MP High Court's Regressive Judicial Interpretation Thwarts Civil Marriage Rights

The exception concerning "prohibited relationships" has been misconstrued by the HC to include interfaith unions.

2 min read

In a disconcerting verdict yesterday, the Madhya Pradesh High Court negated an interfaith couple's plea for protection and assistance in formalising their marriage, declaring the union of a Muslim man and a Hindu woman, even under the Special Marriage Act, as illegitimate.

The court's assertion in paragraph 12 of the judgment, that a marriage sanctioned under the Special Marriage Act cannot override personal law prohibitions, is a significant misinterpretation. The judgment reads:

Personal law mandates the observance of certain rites for the consummation of marriage. While the Special Marriage Act exempts such marriages from challenges based on these rites, it does not validate marriages that personal law would otherwise prohibit. According to Section 4 of the Special Marriage Act, marriages are permissible only when the parties are not in a prohibited relationship.


This reasoning is flawed. Section 4 of the Special Marriage Act outlines conditions for lawful marriages, emphasising that both parties must be single, mentally sound, and of legal age, among other stipulations.

The exception concerning "prohibited relationships" has been misconstrued by the High Court to include interfaith unions. The term traditionally refers to blood relations, such as siblings or cousins, not to prohibitions imposed by personal laws.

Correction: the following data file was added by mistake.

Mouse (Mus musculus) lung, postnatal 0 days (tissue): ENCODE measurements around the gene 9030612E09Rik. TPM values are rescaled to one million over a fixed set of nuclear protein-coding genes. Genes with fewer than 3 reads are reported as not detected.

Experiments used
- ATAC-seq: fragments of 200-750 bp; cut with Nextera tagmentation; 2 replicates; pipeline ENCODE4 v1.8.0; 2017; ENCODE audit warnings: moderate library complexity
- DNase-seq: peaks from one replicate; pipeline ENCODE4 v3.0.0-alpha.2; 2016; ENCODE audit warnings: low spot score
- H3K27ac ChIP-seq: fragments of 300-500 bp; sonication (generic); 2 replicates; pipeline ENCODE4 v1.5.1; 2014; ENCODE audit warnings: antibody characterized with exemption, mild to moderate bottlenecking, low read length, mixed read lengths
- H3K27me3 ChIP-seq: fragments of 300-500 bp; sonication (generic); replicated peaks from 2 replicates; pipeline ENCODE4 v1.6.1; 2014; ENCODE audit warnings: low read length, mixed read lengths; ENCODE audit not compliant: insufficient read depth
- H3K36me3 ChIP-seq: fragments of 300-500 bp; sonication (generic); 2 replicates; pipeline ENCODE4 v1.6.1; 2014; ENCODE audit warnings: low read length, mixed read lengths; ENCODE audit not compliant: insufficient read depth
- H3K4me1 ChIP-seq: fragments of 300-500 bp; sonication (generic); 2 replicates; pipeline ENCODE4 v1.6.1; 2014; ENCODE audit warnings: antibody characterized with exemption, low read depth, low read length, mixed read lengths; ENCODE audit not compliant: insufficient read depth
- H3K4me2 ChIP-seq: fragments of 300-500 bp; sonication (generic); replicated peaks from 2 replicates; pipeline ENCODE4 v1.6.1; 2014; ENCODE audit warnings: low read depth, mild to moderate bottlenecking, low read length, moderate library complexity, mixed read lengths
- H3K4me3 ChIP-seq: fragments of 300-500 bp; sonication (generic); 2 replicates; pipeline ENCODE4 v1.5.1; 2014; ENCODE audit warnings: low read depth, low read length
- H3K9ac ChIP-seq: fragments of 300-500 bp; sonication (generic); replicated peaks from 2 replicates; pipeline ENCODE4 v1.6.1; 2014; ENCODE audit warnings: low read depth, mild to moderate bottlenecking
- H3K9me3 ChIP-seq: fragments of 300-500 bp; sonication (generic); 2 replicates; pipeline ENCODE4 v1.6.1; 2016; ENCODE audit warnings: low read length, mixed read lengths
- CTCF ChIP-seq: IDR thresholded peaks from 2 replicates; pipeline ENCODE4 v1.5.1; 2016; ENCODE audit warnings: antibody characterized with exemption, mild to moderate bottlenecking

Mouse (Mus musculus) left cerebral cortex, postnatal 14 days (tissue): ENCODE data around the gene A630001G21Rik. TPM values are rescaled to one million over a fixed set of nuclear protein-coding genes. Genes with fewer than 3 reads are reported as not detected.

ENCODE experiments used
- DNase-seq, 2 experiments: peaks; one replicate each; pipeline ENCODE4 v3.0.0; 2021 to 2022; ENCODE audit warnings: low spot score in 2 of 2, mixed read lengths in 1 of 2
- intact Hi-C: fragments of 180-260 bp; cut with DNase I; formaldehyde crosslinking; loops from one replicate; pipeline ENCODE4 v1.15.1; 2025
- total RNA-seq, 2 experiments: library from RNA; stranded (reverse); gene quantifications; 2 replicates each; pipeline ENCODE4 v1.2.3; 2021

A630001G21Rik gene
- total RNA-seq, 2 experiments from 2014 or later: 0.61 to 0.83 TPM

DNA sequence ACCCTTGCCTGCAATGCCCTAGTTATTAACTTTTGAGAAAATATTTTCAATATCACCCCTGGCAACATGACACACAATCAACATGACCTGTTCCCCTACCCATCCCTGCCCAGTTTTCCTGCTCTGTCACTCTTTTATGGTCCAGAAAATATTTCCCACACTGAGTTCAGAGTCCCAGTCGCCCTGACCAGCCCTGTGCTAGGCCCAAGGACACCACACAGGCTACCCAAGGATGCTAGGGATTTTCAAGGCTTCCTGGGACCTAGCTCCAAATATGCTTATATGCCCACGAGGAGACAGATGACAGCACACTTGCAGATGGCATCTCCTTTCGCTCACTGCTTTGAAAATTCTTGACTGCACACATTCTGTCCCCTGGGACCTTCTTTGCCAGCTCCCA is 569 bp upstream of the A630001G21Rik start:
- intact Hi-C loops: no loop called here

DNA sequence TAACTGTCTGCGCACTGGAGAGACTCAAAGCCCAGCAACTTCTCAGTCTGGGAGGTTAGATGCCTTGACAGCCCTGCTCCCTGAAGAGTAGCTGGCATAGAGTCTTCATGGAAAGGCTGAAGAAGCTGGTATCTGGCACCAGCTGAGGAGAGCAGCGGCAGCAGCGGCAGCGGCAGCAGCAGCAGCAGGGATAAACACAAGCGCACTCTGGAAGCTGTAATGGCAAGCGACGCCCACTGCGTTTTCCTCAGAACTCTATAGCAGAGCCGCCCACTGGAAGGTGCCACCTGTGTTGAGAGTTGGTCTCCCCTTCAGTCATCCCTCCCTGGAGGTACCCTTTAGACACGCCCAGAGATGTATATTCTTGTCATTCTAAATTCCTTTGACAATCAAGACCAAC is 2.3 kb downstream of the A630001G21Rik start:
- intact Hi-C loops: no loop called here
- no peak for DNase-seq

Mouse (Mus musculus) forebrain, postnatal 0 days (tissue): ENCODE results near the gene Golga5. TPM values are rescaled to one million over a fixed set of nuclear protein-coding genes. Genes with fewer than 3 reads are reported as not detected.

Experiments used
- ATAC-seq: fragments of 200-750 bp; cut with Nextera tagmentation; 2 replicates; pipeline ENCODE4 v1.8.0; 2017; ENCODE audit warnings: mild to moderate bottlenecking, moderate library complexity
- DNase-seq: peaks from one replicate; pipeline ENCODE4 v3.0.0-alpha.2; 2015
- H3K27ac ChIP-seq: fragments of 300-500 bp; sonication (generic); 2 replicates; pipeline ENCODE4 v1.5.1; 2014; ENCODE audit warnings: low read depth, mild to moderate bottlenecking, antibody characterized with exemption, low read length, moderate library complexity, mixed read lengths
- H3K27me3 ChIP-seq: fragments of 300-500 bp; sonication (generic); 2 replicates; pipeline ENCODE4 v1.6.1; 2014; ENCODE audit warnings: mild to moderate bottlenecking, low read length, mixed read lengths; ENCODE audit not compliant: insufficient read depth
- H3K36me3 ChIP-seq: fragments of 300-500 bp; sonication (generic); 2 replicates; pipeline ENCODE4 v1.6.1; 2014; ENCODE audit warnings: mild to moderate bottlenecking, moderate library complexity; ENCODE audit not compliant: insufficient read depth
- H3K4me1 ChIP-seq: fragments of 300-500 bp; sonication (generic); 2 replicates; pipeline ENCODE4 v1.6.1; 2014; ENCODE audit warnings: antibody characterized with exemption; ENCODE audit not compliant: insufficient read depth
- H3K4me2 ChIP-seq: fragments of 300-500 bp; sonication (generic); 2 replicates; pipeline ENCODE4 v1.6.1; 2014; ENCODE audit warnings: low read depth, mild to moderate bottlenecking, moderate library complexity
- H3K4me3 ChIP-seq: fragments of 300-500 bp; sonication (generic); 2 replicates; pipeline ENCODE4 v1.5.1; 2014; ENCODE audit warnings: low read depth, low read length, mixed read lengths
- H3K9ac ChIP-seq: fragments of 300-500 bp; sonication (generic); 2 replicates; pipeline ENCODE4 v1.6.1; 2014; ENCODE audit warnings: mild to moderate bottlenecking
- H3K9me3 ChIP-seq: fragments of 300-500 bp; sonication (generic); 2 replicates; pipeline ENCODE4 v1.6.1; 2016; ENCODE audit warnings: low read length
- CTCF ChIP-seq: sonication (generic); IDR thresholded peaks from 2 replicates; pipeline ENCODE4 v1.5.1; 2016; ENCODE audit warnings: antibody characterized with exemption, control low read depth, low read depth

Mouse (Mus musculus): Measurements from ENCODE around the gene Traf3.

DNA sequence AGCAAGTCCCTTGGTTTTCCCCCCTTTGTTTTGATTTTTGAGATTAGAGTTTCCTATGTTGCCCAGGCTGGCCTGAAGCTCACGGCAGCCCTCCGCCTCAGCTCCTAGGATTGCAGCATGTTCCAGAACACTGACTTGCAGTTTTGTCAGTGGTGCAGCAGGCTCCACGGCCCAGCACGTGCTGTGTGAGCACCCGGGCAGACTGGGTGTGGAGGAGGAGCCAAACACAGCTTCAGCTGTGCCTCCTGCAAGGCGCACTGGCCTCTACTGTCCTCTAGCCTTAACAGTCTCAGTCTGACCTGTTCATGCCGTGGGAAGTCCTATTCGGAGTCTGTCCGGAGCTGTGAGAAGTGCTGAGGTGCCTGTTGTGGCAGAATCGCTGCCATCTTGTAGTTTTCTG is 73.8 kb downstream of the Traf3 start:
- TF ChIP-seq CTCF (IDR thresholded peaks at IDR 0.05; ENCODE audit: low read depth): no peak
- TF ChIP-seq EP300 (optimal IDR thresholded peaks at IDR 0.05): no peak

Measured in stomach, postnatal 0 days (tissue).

Religious practice or affiliation does not diminish one's right to consent to a marriage under the Special Marriage Act. Such a marriage entails further implications, including inheritance rights and familial separations. The court's reading of Section 4 is erroneous, as it clearly states, "Notwithstanding any other law currently in effect regarding the solemnisation of marriages."

Thus, the Special Marriage Act allows for the solemnisation of marriages irrespective of personal law objections. Historically, the Act required a declaration of no religious affiliation, which prevented Muhammad Ali Jinnah and Rattanbai Jinnah from marrying under its provisions. This requirement was later amended, allowing individuals of any faith to marry under the Act, without disavowing their religious affiliation.

Judges interpreting secular laws should refrain from religious considerations unless absolutely necessary.

The question here was not about the legitimacy of a Muslim marriage, but rather the ability of a Muslim to marry a non-Muslim under civil law. Resorting to religious law to obstruct a secular marriage is anachronistic and hinders the progress of a society striving for secularism in public affairs.

(Sanjay Hegde is a senior advocate at the Supreme Court of India. This is an opinion piece and the views expressed are the author’s own. The Quint neither endorses nor is responsible for them.)

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